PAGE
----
It’s become a national tradition to obsess over what the royals wear. But it’s time we left Meghan Markle and her dress alone

Wear something too expensive and upmarket and you’ll be told you’re out of touch and in bad taste, wear something too common and people will say you’re not acting like a princess

Rachel Hosie
Acting Assistant Lifestyle Editor
Saturday 23 December 2017 13:53
There has been uproar over Meghan Markle's £56,000 dress
There has been uproar over Meghan Markle's £56,000 dress

Poor Meghan Markle. For every person gushing over how in love she and Prince Harry look in their engagement photos (#relationshipgoals), someone else was talking about her choice of dress.

Because of course they were.

We all were.

She is a woman in the public eye, which means we all feel the need to scrutinise her choice of clothing. And the latest piece of clothing causing controversy is a dress by British design house Ralph and Russo. It’s a lavish black gown with a sheer, embellished top half and a feather skirt. It’s also worth £56,000.

Prince Harry and Meghan Markle carry out first royal engagement together

Now, given the average salary in the UK is £25,000, many people have not reacted positively to Markle’s sartorial choice, claiming she’s out of touch and wondering whether the couple really are the down-to-earth royals we wanted them to be.

But when did Markle ever say she wanted to be the “people’s princess”? She never has. She seems to want to do things her way and clearly isn’t afraid to break with traditional royal protocol by – gasp! – exposing her legs in the couple’s engagement interview and – shock horror! – daring to wear a sheer top. But who says she has to be down to earth?

Markle is a successful actress. She has earned her own money and should be free to spend it on what she chooses. That is exactly what an empowered woman does. While the Duchess of Cambridge may have been praised for shopping in the likes of Reiss, Jaeger and Zara, Markle may not do the same. But why should she?

Of course, people will undoubtedly compare the two women’s styles (much as they’ll try their best to create some sort of imaginary rivalry between them), but Kate and Meghan’s dress sense couldn’t be further apart. As wife of the future king, it’s perhaps little wonder that the Duchess of Cambridge dresses much more conservatively than most other women her age (35). It’s all knee-length pencil skirts (that aren’t too tight, naturally) and buttoned-up jackets. As well as the occasional show-stopping Jenny Packham gown.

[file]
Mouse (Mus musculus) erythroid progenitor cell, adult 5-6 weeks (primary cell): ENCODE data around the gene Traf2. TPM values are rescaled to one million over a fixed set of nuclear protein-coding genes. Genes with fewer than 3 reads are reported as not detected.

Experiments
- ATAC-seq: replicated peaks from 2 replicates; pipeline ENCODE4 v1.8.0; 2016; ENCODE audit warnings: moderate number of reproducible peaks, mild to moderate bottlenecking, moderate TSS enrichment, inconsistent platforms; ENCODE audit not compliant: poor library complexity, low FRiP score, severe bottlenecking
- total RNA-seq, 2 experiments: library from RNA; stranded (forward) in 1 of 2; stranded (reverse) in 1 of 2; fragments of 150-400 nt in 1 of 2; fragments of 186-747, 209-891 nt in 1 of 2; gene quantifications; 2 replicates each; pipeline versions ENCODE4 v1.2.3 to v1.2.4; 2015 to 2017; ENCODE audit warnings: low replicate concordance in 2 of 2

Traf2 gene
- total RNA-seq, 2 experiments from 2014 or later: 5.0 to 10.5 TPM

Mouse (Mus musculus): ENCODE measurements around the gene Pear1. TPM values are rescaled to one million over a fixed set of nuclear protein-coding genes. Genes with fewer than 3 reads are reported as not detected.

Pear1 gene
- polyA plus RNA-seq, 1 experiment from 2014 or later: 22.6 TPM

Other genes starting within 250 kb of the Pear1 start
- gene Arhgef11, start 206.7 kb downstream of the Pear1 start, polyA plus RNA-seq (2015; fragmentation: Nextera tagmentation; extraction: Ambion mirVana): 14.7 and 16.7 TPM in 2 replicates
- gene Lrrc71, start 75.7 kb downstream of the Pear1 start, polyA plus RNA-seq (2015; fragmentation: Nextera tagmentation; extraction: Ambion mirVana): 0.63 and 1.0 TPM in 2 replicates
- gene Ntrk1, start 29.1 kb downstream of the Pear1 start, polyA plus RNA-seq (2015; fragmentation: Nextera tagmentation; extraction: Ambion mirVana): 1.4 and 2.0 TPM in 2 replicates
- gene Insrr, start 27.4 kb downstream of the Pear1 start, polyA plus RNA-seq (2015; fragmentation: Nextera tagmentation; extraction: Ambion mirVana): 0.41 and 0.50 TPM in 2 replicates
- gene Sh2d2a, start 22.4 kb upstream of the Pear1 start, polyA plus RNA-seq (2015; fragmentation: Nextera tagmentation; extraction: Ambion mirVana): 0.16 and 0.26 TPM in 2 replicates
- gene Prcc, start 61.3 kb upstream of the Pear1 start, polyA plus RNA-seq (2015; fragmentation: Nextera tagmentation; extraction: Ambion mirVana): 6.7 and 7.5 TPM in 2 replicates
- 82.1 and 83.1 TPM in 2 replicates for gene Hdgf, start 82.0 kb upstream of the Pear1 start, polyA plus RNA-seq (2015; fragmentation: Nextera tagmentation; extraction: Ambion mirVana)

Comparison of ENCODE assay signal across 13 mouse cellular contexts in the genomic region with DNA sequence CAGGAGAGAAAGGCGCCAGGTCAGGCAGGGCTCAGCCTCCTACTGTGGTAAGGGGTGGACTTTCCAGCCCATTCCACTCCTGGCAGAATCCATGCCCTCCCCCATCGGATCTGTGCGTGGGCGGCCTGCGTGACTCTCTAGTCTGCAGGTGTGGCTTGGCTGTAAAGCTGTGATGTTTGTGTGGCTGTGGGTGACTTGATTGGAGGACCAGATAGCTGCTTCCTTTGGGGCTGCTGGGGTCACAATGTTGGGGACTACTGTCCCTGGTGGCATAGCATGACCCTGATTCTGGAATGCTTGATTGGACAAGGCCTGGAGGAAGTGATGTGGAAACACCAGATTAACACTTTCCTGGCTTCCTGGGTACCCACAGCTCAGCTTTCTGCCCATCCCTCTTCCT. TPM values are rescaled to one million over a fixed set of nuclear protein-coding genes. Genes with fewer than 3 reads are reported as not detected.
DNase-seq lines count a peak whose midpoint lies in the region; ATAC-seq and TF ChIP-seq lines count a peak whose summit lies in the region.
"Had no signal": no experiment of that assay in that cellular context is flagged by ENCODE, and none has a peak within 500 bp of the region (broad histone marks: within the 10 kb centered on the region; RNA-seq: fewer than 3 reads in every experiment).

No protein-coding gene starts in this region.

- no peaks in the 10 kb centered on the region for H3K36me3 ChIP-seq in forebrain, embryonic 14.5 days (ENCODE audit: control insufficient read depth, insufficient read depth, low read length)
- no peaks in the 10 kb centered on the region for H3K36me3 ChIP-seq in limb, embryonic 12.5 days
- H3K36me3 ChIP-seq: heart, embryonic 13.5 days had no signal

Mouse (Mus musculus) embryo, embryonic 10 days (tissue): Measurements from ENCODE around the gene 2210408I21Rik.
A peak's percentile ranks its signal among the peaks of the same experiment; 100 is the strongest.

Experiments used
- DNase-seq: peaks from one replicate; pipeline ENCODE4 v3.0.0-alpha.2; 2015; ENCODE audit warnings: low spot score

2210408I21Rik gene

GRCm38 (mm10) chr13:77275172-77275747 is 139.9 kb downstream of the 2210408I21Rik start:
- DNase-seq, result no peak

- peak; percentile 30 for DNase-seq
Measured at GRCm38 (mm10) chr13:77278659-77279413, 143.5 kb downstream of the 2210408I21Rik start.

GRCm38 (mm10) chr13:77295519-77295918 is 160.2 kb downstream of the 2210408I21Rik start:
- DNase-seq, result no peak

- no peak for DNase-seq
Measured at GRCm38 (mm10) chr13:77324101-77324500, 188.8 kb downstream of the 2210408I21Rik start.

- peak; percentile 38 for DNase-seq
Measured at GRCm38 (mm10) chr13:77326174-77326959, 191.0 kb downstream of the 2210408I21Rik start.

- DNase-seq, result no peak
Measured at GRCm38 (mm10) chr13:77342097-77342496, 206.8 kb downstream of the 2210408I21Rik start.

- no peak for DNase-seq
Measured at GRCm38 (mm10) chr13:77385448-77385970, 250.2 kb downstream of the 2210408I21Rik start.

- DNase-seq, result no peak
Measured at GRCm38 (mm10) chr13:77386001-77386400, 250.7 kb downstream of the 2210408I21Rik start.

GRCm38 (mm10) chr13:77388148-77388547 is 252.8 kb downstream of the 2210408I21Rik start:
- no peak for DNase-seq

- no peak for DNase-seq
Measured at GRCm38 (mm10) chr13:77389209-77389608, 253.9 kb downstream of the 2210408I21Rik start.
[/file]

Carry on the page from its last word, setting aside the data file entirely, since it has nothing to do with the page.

Prince Harry and Ms Meghan Markle, December 2017

It remains to be seen, however, whether Markle will be forced to go down the same path. As principled as she is, the actress already seems to have mysteriously stopped tweeting as of March this year, with many speculating that the powers that be might have asked her to refrain if she was to become part of the establishment.

And of course, everything Kate or Meghan wear will sell out. Markle was named the fourth most influential person in the world in the fashion stakes by Lyst this year, and multiple items of clothing she’s worn have already been renamed in her honour by the brands.

We are obsessed with royal fashion. And I really feel for the women whose sartorial choices are held up with so much more scrutiny than their royal partners. The Duchess of Cambridge can’t even go gardening without being criticised for wearing old wellies.

The trouble is, they can’t win.

Wear something too expensive and upmarket and you’ll be told you’re out of touch and in bad taste; wear something too common and people will say you’re not acting like a princess (even if you’re actually a duchess).

Of course, all women in the public eye are criticised for what they wear, but the royals (and politicians, lest we forget those leather trousers) are held to higher scrutiny. As leaders of our nation (in a way), we feel like we’re allowed to have more of a say about the royal family. But we shouldn’t, even if social media allows pictures to spread like wildfire and we’re all able to share our views on an outfit instantaneously.

Princess Diana was dogged by the press pack throughout her public life

But of course, fascination with royal wardrobes is nothing new.

Twenty years after her death, we’re all still obsessed with Princess Diana’s style, with endless coffee table books dedicated to her fashion choices and an exhibition tracing the evolution of her style at Kensington Palace. At least posthumously Princess Di no longer faces criticism over the prices of her dresses.

Kensington Palace has said that the Ralph and Russo gown that set tongues wagging this week was “privately purchased”, however fashion insiders say it’s extremely unlikely that Markle paid full-price for the dress considering how much attention it was always going to garner. But either way, she’s not spending public money and she’s a grown woman with her own source of income. It’s also rather fabulous to see a woman in her position wearing a badass dress that would probably be frowned upon by traditionalists in the royal family.

Markle looks absolutely fantastic, so we should let the woman wear whatever the hell she wants.

Thank you for registering

Please refresh the page or navigate to another page on the site to be automatically logged inPlease refresh your browser to be logged in